Sen. Angus King, I-Maine, asked: "So you weren't consulted before that decision was announced?". But he added that he and others in the high command knew in general terms of Trump's "desire and intent in the past to depart Iraq, depart Syria".
Votel warned that ISIS could regroup with the removal of USA troops, meaning the military will have to "keep pressure on this network" even after withdrawal.
Votel noted the fight against Daesh is not over, despite the withdrawal of troops.
He added that territory under Islamic State's control had been reduced to less than 20 square miles (52 square kilometers) and would be recaptured by US-backed forces prior to the American withdrawal, which he said would be carried out in a "deliberate and coordinated manner".
U.S. President Donald Trump is expected to declare near-total triumph over ISIS in Syria in his State of the Union address Tuesday, but American defence officials are increasingly fearful that the militants are simply biding their time until the Americans leave the battlefield as planned.
It called on the Trump administration to certify conditions had been met for the groups' "enduring defeat" before any significant withdrawal from Syria or Afghanistan.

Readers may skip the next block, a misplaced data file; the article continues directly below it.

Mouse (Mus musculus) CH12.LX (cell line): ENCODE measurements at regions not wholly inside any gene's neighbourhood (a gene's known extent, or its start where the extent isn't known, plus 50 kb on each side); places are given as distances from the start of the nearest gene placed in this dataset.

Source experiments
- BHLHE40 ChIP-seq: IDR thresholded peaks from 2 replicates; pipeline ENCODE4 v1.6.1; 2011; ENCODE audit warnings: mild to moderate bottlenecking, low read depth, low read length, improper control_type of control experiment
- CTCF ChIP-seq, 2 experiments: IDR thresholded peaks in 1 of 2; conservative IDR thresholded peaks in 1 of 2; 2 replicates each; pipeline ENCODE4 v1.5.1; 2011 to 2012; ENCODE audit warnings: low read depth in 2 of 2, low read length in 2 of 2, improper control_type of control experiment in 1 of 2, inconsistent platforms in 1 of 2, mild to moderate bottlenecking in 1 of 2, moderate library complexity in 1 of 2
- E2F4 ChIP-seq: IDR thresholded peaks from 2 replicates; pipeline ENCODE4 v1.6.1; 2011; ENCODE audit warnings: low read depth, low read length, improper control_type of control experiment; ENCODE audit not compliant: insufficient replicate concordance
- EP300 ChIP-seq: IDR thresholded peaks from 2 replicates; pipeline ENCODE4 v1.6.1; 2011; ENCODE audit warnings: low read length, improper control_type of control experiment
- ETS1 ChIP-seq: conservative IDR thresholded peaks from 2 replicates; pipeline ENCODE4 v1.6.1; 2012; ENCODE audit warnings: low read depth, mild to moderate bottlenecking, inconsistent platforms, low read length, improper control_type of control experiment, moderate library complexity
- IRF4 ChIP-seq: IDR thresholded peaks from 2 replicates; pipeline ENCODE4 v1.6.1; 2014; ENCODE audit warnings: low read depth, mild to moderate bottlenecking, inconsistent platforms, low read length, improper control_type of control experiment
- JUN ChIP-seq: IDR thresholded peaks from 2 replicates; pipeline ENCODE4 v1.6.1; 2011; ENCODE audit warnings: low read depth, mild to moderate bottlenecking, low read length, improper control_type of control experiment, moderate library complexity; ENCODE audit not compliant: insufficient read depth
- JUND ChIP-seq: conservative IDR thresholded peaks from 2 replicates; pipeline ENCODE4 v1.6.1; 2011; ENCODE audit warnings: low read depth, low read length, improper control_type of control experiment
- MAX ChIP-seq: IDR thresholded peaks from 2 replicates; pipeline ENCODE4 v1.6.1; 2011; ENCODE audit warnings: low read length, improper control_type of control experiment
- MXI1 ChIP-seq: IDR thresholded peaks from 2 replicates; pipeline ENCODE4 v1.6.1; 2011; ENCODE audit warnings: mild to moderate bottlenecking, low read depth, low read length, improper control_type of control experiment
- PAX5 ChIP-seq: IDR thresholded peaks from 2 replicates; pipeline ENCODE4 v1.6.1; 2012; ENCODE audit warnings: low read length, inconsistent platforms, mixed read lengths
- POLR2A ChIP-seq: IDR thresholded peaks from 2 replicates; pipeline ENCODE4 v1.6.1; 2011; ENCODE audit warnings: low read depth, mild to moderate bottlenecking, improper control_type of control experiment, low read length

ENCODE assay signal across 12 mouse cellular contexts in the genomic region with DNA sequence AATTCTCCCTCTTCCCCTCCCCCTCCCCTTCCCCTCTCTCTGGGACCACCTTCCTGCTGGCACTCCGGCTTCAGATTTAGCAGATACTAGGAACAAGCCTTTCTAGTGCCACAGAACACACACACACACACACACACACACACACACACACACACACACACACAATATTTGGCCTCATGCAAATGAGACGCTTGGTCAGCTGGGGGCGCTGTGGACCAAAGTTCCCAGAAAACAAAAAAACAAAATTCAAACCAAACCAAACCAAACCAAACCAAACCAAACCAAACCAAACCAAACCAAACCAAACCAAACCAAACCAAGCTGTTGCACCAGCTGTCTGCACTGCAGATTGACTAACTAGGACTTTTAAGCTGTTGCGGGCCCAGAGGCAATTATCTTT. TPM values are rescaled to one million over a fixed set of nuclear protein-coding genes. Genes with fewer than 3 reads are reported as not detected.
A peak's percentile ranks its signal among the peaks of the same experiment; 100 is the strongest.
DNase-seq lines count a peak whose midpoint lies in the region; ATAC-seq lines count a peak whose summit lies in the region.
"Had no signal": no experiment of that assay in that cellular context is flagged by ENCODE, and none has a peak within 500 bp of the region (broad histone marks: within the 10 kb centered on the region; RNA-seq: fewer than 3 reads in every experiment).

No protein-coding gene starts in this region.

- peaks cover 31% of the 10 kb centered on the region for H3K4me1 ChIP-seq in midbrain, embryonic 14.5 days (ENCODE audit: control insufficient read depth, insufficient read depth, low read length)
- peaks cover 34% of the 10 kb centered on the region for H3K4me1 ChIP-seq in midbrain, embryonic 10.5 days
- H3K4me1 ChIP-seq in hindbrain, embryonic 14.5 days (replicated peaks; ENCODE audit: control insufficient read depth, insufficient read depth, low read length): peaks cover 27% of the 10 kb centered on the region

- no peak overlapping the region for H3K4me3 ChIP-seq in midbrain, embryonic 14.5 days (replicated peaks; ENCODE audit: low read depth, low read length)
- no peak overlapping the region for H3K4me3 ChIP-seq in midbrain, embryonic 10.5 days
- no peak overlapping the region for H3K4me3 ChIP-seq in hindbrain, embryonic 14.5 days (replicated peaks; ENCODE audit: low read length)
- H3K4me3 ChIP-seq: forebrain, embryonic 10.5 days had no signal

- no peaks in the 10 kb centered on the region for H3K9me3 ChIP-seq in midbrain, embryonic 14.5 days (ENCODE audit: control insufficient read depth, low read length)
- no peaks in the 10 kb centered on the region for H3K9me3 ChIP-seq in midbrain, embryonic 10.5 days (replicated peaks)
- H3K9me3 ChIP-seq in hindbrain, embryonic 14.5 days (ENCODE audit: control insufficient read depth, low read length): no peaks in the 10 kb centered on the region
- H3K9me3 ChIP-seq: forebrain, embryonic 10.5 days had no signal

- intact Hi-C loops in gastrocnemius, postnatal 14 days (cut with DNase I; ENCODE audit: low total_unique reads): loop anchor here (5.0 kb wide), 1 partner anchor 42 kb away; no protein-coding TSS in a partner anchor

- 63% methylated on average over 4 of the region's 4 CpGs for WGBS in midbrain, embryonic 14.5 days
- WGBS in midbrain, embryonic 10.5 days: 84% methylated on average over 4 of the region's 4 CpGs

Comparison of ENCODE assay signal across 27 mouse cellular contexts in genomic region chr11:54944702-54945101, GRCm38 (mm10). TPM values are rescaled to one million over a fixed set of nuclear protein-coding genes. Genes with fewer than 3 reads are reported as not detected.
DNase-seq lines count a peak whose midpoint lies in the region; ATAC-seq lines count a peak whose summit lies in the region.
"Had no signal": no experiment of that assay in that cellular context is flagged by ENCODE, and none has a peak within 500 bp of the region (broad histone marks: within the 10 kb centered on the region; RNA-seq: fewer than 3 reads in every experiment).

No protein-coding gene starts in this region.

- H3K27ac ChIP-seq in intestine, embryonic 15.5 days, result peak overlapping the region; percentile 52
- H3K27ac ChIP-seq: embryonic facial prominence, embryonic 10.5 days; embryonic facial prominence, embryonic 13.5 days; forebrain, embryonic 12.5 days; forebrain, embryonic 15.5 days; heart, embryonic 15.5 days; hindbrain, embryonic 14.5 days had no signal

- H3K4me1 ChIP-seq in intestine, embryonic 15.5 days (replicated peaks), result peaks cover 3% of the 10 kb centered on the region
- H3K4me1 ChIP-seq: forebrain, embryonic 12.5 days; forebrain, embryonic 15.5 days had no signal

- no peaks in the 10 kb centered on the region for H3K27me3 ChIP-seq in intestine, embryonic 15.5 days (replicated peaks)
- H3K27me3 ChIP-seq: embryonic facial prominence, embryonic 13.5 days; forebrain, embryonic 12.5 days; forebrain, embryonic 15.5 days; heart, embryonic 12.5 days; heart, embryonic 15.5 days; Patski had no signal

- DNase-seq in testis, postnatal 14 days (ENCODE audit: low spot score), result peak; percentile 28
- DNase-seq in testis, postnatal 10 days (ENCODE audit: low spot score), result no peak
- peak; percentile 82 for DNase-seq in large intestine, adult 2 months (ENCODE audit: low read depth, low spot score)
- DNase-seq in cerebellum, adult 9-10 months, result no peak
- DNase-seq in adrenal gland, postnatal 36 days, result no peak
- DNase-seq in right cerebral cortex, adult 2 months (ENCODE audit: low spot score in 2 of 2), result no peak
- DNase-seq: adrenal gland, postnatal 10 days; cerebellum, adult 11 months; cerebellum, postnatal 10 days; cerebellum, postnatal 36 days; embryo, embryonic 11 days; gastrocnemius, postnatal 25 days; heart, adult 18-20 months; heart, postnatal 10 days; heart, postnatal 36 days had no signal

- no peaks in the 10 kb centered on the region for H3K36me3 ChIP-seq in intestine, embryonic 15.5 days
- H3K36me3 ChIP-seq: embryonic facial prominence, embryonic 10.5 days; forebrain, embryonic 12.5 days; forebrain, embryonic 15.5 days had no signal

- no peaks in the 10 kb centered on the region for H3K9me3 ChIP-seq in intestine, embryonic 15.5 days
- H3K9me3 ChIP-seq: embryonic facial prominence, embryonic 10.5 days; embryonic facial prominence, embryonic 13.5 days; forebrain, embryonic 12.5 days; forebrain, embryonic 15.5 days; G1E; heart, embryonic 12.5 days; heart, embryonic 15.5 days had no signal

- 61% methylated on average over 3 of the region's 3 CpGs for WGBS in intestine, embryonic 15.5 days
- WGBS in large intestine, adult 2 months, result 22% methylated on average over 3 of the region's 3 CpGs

That pronouncement, however, seems to be opposed by many analysts, intelligence officials and politicians, including close allies of the ruler, who expressed concern about the impact the withdrawal may have on the US role in the Middle East.
In December, Trump tweeted, "We have defeated ISIS in Syria, my only reason for being there during the Trump presidency".
On Monday, the Pentagon published a report which said Daesh could make a resurgence in the region without counterterrorism pressure.
A decision on troop pullout, especially in case of Afghanistan, needs to be taken now so that its implementation could coincide with the time when the election activity in the United States is in full swing, and President Trump could tell the American voters that he did what he pledged, and score political points in his bid to get re-elected as president of the world's sole superpower.
The Defense Department watchdog report warned that even with the Islamic State forces on the run, the group "is still able to coordinate offensives and counter-offensives, as well as operate as a decentralized insurgency".
It said the group was interested in attacking aviation and using chemical, biological, radiological and nuclear materials and that there were up to 18,000 Islamic State militants in Iraq and Syria, including up to 3,000 foreign fighters.
USA officials in recent weeks say Islamic State has lost 99.5 percent of its territory and is holding on to fewer than 10 square kilometres of turf in Syria - an area smaller than New York's Central Park.